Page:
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Saturday, February 24, 2024
Courthouse News Service
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Minneapolis Reaches $27M Settlement With Family of George Floyd

The settlement to resolve a federal civil rights lawsuit is the largest in the city's history.

MINNEAPOLIS (CN) — The city of Minneapolis announced a $27 million settlement with the family of George Floyd on Friday, just weeks before the officer charged with killing him is scheduled to go on trial.

The Minneapolis City Council approved the settlement in a closed session early Friday afternoon, resolving a federal civil rights lawsuit brought by Floyd’s family against the city and former police officer Derek Chauvin in July 2020.

The settlement is the largest in the city's history by a $7 million margin, beating out a $20 million settlement reached in 2019 for the 2017 police killing of Justine Damond.

Attorneys for the Floyd family celebrated the settlement in a somber joint press conference late Friday afternoon with members of the Minneapolis City Council and Mayor Jacob Frey.

Prominent civil rights attorney Ben Crump led the press conference. He and attorney Chris Stuart emphasized that the massive sum represented not just a cudgel against police violence but a higher valuation for Black lives.

Crump also announced that $500,000 would go toward improvement of the neighborhood surrounding 38th Street and Chicago Avenue in South Minneapolis, where Floyd was arrested and died on May 25, 2020. Crump said that both the family and city leaders hoped the area, which currently is closed to traffic and occupied by activists under the name George Floyd Square, would be the site of a memorial to Floyd. The half million dollars, he said, would go toward supporting Black businesses and community organizations in the area.

“When people come to 38th and Chicago, they will witness a marker of a turning point in civil rights. They will learn more about Black history. They will support the thriving Black businesses that were able to survive not only Covid, but this terrible tragedy where George Floyd was killed, and they will be able to celebrate Black culture,” Crump said. “This is our vision united – the family, and the city leadership.”

Members of Floyd’s family were brief at the conference, many choking back tears. All thanked city officials and their attorneys, and many added protesters to that list.

“On the front lines, or on the couch, it doesn’t matter. Your heart was in a good place,” Floyd’s brother Philonese Floyd said to Black Lives Matter protesters. “And I want to thank everyone for that. Thank you so much. May George live in power.”

Chauvin faces second- and third-degree murder and manslaughter charges in Floyd’s death, which sent protests and civil unrest rippling around the nation and world throughout the summer of 2020. A widely circulated video showed Chauvin kneeling on the neck of Floyd for several minutes while Floyd cried that he could not breathe and eventually fell silent. Floyd was eventually taken away from the scene by paramedics and died.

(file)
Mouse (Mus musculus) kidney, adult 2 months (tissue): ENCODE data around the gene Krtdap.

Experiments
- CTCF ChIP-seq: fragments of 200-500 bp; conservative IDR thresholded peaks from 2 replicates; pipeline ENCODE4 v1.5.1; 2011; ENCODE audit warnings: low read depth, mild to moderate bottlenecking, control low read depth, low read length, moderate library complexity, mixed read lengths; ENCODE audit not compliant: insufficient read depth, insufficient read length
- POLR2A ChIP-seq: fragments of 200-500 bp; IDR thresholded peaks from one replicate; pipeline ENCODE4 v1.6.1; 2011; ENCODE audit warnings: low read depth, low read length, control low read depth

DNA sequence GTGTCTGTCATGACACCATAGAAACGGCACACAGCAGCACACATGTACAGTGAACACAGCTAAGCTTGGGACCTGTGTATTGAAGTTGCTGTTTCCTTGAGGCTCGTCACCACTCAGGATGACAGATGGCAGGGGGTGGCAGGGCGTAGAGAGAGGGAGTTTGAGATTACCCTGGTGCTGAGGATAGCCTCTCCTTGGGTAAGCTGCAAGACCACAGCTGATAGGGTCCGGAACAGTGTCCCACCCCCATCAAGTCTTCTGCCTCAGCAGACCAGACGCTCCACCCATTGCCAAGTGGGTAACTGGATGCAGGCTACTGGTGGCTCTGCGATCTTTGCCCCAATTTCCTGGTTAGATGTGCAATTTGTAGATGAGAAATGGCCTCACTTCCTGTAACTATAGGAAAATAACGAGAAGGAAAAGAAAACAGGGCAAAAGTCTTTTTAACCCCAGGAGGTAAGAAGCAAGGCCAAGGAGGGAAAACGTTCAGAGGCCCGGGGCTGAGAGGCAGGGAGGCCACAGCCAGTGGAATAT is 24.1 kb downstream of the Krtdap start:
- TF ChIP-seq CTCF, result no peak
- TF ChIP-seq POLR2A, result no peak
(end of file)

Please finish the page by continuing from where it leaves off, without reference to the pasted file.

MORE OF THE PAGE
Minneapolis was the epicenter of the summer’s civil unrest, and protests and property damage calmed down only after a veto-proof majority of the City Council announced their intention to “begin the process of ending” the Minneapolis Police Department.

Those plans have been stymied by public outcry and procedural issues, with some council members defecting from that coalition and the unelected Minneapolis Charter Commission voting to effectively table the issue until later this year.

At the press conference Friday, Frey and the Floyd family’s attorneys both emphasized the changes they said needed to be made to policing in the city and across the country. High among both sides’ priorities was the difficulty of disciplining officers for excessive force. Both cited police unions and the arbitration process as the chief bugbear in that process.

“We want to be working to ensure that this arbitration process, these union contracts that have become an absolute python grip on the police department… I don’t want to break unions, but you’ve got to give the power to where it belongs. You’ve got to give the power to those police chiefs to conduct discipline,” family attorney Tony Romanucci said.

They also called for passage of the federal George Floyd Justice in Policing Act, which would ban chokeholds and many no-knock warrants nationwide. The bill passed the House last week and is awaiting approval from the Senate before it reaches President Joe Biden’s desk. The president has promised to sign it.

Minneapolis did manage to ban chokeholds in an advance agreement with state human rights officials, who are investigating its police department for civil rights abuses against residents of color. Democratic Governor Tim Walz also signed a bill banning chokeholds, mandating a handful of trainings for officers, and imposing a duty to report and intervene in excessive-force incidents.

Police Chief Medaria Arradondo has said that Chauvin’s chokehold was outside the scope of department policy. Minneapolis police have, however, rendered people unconscious with chokeholds 44 times since 2015, according to an NBC News report, and used neck restraints at least 237 times.

Jury selection in Chauvin’s criminal trial began on Tuesday. Opening statements are set for March 29. Six jurors have been selected so far out of nearly 50 considered, and Hennepin County Judge Peter Cahill called a second set of 50 prospective jurors for consideration on Friday.

Categories / Civil Rights, Government, Regional

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